To fabricate a composite article having only one set of "T" stiffening members, the layed-up composite mold 10 is vacuum bagged and placed in an autoclave for curing. The pressure generated in the autoclave during the cure process is exerted through the vacuum bag against the prepreg laminates comprising the main structural member for cure thereof. Such pressure also causes integral bonding of the "T" stiffening members in combination with the main structural panel (the stepped shoulders 28 of the complementary pressure blocks 24 acting as reactive surfaces with respect to such pressure). Simultaneously, the elevated temperatures of the cure process cause expansion of the pressure pad(s) 32 so that cure pressure is exerted against the legs of the "T" stiffening members (via the forming faces 26 of the complementary pressure blocks 24) for cure thereof. The finished composite article would comprise a main panel having "T" stiffening members integrally secured to only one side.

Although the composite mold 10 according to the present invention has been described hereinabove in terms of fabricating composite articles having "T" stiffening members, the composite mold 10 of the present invention is not limited to the production of composite articles having "T" shaped stiffening members. To fabricate such composite articles utilizing the composite mold 10 of the present invention, the "T" mold assembly is modified as required, by fabricating appropriately shaped complementary pressure blocks having pressure pads to provide the necessary cure pressure, to conform to the desired configuration of the stiffening members. For example, composite molds 10A, 10B for the fabrication of "C" and "J" stiffening members are exemplarily illustrated in FIGS. 5, 6, respectively. The composite mold 10A embodiment of FIG. 5 includes three complementary pressure blocks 24B, 24C, 24D, two of which include pressure pads 32. The composite mold 10B embodiment of FIG. 6 includes two complementary pressure blocks 24E, 24F, only one of which includes a pressure pad 32.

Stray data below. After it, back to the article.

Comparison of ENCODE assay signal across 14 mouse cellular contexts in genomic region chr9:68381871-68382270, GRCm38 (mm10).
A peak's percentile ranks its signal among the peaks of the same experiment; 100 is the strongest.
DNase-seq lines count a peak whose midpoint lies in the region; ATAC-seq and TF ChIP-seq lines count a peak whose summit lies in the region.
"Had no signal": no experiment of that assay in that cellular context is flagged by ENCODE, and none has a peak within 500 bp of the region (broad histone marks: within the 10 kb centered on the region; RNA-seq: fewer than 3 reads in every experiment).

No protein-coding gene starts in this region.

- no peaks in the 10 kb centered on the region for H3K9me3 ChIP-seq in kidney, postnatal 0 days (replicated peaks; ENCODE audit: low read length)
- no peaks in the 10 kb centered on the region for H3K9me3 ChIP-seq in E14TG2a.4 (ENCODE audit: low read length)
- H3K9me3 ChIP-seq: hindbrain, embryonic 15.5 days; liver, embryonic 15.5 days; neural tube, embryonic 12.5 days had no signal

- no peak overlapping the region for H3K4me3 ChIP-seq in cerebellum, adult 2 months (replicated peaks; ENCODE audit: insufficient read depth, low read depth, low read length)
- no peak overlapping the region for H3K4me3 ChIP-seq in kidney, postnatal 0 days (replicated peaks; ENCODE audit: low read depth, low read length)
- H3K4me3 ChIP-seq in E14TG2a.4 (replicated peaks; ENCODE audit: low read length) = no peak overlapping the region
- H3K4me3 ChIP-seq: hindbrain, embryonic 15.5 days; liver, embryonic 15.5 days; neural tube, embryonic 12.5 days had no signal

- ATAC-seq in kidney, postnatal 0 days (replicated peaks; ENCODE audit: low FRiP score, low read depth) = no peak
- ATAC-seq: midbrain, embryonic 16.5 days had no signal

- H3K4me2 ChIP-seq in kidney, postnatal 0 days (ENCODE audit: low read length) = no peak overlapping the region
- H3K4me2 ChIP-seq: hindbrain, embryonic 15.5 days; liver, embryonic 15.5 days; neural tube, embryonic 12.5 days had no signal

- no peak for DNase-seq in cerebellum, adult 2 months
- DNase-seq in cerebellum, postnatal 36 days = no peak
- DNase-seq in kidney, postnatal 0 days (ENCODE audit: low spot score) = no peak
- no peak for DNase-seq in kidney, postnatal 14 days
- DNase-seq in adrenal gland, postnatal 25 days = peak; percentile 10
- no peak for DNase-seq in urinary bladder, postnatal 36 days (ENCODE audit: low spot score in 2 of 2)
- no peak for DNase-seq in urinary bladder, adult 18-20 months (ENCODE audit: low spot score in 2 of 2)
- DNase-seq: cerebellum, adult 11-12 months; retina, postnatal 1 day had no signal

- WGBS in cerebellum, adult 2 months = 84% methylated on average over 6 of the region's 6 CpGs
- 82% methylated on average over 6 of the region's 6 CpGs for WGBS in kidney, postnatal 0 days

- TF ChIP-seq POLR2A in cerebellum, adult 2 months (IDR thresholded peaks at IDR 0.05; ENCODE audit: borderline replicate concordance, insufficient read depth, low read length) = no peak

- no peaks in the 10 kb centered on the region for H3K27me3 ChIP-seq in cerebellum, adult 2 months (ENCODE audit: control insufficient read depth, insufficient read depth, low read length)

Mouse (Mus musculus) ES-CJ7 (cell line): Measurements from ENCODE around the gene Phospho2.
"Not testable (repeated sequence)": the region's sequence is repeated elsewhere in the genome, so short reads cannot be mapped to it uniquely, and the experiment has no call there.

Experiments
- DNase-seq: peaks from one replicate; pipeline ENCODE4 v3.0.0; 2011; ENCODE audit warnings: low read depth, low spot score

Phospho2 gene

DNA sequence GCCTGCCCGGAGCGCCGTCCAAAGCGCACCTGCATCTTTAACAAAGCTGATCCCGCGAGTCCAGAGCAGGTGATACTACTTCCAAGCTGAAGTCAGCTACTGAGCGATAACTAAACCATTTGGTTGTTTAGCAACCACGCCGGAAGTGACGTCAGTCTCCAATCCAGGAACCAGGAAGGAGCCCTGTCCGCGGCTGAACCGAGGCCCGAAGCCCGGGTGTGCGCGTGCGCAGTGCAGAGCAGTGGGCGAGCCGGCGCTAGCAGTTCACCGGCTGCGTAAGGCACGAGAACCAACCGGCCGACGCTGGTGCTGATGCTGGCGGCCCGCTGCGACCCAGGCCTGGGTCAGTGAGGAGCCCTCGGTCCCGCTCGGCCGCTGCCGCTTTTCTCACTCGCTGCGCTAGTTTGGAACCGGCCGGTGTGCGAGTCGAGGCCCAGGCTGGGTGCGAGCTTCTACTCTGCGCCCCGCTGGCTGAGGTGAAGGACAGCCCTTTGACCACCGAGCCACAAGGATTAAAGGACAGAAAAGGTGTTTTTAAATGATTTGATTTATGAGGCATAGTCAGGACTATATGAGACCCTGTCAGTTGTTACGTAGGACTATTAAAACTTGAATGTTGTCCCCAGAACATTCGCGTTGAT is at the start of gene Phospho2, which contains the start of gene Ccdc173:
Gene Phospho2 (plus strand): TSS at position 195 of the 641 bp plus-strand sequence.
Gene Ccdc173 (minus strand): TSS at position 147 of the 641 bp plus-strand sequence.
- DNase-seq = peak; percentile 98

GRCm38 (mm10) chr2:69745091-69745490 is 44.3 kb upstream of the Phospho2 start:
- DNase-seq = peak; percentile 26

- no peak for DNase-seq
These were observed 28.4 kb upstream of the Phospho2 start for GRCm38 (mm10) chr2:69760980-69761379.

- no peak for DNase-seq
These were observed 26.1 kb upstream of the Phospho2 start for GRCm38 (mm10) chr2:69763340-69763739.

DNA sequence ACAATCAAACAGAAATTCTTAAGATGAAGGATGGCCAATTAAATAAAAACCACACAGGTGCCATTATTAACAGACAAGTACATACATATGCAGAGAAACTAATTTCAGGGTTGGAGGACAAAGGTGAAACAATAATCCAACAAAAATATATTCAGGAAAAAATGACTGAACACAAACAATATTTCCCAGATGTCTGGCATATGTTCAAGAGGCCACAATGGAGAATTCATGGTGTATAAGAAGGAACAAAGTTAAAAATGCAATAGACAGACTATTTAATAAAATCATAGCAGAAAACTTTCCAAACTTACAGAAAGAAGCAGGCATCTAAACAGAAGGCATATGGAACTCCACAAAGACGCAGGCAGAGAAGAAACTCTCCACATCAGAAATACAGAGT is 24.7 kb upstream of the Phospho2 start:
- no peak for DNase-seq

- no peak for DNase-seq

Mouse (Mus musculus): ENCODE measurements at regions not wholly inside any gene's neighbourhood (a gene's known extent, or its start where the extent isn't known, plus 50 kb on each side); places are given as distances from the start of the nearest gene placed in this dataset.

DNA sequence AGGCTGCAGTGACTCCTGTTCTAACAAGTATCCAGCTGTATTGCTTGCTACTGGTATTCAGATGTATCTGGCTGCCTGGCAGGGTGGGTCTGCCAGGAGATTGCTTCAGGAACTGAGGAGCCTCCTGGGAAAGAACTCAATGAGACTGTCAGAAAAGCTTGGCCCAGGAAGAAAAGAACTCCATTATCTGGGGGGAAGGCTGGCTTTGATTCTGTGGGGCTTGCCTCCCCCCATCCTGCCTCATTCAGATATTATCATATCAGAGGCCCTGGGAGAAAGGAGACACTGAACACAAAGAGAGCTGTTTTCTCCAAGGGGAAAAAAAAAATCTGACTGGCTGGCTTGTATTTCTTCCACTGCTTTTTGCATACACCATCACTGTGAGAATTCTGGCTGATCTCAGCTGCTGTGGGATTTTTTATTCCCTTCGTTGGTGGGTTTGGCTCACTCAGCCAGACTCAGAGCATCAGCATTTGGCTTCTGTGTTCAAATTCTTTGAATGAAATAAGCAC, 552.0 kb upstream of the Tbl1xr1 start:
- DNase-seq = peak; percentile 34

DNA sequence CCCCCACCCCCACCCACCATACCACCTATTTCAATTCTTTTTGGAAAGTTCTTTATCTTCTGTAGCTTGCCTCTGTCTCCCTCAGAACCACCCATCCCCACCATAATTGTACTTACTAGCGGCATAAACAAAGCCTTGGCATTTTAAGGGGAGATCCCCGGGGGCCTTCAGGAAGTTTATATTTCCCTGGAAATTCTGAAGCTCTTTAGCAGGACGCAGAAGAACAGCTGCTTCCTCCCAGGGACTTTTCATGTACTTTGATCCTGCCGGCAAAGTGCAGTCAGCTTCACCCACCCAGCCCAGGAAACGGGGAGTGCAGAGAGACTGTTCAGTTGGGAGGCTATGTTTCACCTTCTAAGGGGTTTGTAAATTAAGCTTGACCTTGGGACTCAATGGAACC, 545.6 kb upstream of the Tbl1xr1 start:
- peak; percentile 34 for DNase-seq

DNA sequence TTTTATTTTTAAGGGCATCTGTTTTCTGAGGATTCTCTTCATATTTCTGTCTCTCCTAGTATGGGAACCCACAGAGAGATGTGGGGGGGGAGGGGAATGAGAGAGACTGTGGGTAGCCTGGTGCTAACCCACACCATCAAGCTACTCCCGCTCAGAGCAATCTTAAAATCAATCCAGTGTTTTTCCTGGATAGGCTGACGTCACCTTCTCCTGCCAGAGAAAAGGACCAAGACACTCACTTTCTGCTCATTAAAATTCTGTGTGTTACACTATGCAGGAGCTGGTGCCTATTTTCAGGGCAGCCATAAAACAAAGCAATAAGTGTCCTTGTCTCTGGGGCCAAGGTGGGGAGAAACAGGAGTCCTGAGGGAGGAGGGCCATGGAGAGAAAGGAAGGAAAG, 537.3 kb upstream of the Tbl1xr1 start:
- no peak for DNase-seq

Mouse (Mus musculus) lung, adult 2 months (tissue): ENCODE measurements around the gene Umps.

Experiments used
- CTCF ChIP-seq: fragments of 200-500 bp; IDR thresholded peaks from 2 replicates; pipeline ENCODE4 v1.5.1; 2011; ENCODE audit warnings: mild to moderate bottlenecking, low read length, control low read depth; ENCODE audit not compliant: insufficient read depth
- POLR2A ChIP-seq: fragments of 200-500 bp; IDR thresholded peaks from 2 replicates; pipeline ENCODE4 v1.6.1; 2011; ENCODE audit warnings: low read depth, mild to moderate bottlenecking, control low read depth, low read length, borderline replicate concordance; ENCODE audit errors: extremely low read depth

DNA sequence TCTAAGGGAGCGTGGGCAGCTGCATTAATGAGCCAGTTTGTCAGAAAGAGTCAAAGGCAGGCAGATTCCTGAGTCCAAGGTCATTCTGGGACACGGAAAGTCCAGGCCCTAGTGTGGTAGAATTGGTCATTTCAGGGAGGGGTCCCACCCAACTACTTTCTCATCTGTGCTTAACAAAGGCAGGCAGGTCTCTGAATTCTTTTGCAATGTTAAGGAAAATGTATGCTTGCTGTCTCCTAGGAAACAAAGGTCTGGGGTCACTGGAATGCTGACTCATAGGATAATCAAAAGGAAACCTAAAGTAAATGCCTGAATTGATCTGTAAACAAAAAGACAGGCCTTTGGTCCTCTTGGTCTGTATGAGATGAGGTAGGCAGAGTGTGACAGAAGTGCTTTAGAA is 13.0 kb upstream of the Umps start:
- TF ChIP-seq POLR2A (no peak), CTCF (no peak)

A variety of modifications and variations of the present invention are possible in light of the above teachings. It is therefore to be understood that, within the scope of the appended claims, the present invention may be practiced otherwise than as specifically described hereinabove.

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Referenced by
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US5597435 *Jun 7, 1995Jan 28, 1997General Electric CompanyMethod using restrained cauls for composite molding
US5876835 *Nov 27, 1996Mar 2, 1999Gridcore Systems InternationalMolded stressed-skin panels
US6350115 *Apr 30, 1998Feb 26, 2002Advanced Composites Group Ltd.Pressure transmitters for use in the production of composite components
US6644954Feb 26, 2002Nov 11, 2003Advanced Composites Group Ltd.Pressure transmitters for use in the production of composite components
US6719870Dec 15, 2000Apr 13, 2004The Boeing CompanyFastenerless internal support for hollow structures
US7198691Feb 26, 2004Apr 3, 2007The Boeing CompanyFastenerless internal support for hollow structures
US7374715May 22, 2002May 20, 2008Northrop Grumman CorporationCo-cured resin transfer molding manufacturing method
US8052910 *Oct 4, 2007Nov 8, 2011Jamco CorporationContinuous molding method of composite material having stepwise sectional thickness
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Classifications
U.S. Classification425/186, 425/417, 425/195, 156/500, 425/DIG.44, 425/441, 156/232, 249/134, 425/394, 156/244.27
International ClassificationB29C70/06, B29K105/06, B29C43/32, B29C43/36, B29C70/34, B29C43/18, B29D99/00
Cooperative ClassificationY10S425/044, B29C43/32, B29D99/0014, B29C70/345, B29K2101/10
European ClassificationB29D99/00C2, B29C70/34B, B29C43/32
Legal Events
DateCodeEventDescription
May 8, 2001FPExpired due to failure to pay maintenance fee
Effective date: 20010302
Mar 4, 2001LAPSLapse for failure to pay maintenance fees
Sep 26, 2000REMIMaintenance fee reminder mailed
Aug 19, 1996FPAYFee payment
Year of fee payment: 4
May 9, 1995CCCertificate of correction
Nov 18, 1991ASAssignment
Owner name: UNITED TECHNOLOGIES CORPORATION, CONNECTICUT
Free format text: ASSIGNMENT OF ASSIGNORS INTEREST.;ASSIGNOR:DAMON, CHRISTOPHER J.;REEL/FRAME:005917/0465
Effective date: 19911113